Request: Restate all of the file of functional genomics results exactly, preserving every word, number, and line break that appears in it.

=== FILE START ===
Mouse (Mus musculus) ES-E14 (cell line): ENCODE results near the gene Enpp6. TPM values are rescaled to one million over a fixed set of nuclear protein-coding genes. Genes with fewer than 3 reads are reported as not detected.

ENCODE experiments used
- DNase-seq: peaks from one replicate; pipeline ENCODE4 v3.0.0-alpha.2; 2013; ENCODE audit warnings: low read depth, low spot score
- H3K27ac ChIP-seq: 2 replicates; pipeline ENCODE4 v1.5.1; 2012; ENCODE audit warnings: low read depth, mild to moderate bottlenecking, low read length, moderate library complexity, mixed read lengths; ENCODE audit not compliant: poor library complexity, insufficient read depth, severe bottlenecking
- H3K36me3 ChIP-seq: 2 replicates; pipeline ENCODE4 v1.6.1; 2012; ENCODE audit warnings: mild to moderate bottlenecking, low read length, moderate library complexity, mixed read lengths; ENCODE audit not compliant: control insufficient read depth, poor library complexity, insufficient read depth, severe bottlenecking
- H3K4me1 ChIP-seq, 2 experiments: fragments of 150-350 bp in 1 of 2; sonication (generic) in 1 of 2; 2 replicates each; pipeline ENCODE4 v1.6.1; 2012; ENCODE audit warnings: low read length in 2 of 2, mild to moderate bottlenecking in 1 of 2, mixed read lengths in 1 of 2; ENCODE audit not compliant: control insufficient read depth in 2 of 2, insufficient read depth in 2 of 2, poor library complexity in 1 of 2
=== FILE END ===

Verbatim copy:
Mouse (Mus musculus) ES-E14 (cell line): ENCODE results near the gene Enpp6. TPM values are rescaled to one million over a fixed set of nuclear protein-coding genes. Genes with fewer than 3 reads are reported as not detected.

ENCODE experiments used
- DNase-seq: peaks from one replicate; pipeline ENCODE4 v3.0.0-alpha.2; 2013; ENCODE audit warnings: low read depth, low spot score
- H3K27ac ChIP-seq: 2 replicates; pipeline ENCODE4 v1.5.1; 2012; ENCODE audit warnings: low read depth, mild to moderate bottlenecking, low read length, moderate library complexity, mixed read lengths; ENCODE audit not compliant: poor library complexity, insufficient read depth, severe bottlenecking
- H3K36me3 ChIP-seq: 2 replicates; pipeline ENCODE4 v1.6.1; 2012; ENCODE audit warnings: mild to moderate bottlenecking, low read length, moderate library complexity, mixed read lengths; ENCODE audit not compliant: control insufficient read depth, poor library complexity, insufficient read depth, severe bottlenecking
- H3K4me1 ChIP-seq, 2 experiments: fragments of 150-350 bp in 1 of 2; sonication (generic) in 1 of 2; 2 replicates each; pipeline ENCODE4 v1.6.1; 2012; ENCODE audit warnings: low read length in 2 of 2, mild to moderate bottlenecking in 1 of 2, mixed read lengths in 1 of 2; ENCODE audit not compliant: control insufficient read depth in 2 of 2, insufficient read depth in 2 of 2, poor library complexity in 1 of 2